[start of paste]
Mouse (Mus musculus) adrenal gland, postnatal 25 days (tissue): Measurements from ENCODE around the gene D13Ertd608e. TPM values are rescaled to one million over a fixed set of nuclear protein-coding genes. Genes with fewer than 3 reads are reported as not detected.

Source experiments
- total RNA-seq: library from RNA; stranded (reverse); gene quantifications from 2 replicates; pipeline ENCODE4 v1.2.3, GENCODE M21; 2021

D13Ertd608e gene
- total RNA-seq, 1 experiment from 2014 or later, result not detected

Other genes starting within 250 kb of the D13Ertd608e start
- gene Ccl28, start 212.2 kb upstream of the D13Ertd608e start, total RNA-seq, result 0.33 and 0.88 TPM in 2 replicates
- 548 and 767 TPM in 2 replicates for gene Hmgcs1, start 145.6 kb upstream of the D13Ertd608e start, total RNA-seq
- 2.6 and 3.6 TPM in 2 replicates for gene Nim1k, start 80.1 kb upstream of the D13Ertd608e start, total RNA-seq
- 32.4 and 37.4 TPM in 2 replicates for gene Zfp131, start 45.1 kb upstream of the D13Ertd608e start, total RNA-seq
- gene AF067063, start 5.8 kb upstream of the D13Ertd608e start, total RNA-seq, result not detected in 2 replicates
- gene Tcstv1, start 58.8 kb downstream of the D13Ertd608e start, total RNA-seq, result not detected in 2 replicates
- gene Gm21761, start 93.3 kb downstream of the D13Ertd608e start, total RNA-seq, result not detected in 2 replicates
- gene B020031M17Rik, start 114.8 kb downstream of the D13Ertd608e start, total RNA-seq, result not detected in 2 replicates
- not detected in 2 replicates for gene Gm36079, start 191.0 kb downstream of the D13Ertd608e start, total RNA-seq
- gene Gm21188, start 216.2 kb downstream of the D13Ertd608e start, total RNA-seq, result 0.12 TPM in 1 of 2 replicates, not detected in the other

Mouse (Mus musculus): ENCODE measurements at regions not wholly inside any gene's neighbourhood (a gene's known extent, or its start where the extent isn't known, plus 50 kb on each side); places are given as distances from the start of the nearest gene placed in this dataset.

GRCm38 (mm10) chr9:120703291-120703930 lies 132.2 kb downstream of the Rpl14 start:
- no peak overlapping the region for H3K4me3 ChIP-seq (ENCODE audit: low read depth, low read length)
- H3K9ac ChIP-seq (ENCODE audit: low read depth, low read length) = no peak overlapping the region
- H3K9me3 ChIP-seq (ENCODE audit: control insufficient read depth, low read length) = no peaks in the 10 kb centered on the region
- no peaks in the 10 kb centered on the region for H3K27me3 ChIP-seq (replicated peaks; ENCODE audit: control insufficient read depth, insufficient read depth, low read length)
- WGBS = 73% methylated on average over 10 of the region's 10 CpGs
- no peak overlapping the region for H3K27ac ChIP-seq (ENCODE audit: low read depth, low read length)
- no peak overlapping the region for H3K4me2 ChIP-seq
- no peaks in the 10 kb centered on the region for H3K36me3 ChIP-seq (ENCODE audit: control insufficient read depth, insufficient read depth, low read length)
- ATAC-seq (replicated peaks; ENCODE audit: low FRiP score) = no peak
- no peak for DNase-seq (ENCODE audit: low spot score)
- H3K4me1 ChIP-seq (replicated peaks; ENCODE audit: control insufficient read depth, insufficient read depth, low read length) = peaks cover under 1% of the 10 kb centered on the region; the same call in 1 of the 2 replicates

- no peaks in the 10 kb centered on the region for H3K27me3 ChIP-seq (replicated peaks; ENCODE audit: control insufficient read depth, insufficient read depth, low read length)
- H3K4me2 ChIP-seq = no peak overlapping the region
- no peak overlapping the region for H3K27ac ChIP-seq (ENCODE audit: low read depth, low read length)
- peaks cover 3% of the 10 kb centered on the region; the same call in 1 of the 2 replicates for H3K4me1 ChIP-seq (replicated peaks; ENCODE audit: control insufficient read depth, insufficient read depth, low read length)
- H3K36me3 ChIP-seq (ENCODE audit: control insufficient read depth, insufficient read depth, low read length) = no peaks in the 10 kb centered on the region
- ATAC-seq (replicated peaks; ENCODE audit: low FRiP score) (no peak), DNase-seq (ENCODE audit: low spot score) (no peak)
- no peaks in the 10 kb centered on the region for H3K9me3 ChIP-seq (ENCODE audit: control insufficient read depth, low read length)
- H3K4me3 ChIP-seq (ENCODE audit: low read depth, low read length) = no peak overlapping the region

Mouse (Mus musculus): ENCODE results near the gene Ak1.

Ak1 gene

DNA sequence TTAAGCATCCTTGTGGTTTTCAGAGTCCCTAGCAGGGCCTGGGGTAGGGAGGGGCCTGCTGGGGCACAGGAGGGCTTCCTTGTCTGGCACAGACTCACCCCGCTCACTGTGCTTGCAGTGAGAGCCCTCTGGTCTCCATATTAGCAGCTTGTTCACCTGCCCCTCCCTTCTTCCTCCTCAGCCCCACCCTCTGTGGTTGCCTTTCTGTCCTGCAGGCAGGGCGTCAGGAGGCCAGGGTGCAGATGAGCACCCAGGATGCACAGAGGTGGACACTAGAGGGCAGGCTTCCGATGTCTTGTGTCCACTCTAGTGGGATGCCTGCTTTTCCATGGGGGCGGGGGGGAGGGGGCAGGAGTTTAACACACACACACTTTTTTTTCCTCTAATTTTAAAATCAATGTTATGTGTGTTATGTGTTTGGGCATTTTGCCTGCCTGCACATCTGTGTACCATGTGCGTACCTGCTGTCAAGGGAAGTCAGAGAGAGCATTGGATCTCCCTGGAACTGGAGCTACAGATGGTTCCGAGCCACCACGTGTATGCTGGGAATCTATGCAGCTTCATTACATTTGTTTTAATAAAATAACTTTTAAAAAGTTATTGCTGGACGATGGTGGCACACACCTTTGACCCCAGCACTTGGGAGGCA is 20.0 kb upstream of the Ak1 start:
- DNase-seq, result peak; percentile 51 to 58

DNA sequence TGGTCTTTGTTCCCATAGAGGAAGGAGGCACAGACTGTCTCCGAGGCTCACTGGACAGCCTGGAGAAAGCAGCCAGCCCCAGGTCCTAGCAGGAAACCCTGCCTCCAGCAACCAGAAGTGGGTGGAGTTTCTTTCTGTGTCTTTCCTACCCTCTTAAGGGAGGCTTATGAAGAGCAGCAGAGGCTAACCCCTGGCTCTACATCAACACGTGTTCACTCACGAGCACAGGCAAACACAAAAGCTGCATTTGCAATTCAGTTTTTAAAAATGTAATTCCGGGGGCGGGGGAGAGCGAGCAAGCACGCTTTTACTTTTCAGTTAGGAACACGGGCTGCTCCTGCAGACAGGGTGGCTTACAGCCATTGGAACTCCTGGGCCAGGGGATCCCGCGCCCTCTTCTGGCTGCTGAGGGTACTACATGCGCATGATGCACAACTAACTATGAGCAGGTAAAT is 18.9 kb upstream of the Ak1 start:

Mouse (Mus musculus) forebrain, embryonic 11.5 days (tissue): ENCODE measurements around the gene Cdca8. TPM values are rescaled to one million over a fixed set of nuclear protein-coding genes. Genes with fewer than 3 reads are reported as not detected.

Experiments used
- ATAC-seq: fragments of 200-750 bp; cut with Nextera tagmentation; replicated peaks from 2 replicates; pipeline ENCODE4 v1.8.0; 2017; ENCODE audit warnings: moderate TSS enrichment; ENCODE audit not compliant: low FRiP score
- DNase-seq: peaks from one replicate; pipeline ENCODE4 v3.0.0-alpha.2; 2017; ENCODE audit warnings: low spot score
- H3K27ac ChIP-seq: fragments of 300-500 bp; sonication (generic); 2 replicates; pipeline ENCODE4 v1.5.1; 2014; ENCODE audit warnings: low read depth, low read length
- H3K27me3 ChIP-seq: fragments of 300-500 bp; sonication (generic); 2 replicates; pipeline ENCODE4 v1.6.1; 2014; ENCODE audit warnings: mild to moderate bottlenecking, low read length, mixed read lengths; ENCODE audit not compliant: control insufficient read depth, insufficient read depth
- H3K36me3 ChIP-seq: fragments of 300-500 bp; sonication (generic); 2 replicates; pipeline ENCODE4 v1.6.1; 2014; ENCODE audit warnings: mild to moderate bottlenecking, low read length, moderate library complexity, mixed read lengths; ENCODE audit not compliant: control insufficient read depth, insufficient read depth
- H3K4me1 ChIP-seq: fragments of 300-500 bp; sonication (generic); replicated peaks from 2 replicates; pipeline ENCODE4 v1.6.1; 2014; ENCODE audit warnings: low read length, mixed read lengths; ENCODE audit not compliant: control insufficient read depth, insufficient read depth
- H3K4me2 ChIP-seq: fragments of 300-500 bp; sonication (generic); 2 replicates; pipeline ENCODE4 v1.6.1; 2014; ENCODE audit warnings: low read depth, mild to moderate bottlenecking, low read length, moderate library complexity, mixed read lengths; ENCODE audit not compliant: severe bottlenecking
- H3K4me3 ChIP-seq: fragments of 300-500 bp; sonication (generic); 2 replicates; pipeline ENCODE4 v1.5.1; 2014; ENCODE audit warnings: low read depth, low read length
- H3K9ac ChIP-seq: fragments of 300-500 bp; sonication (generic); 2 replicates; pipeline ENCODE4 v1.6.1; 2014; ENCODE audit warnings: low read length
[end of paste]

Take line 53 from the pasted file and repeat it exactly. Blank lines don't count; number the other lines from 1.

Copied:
- H3K9ac ChIP-seq: fragments of 300-500 bp; sonication (generic); 2 replicates; pipeline ENCODE4 v1.6.1; 2014; ENCODE audit warnings: low read length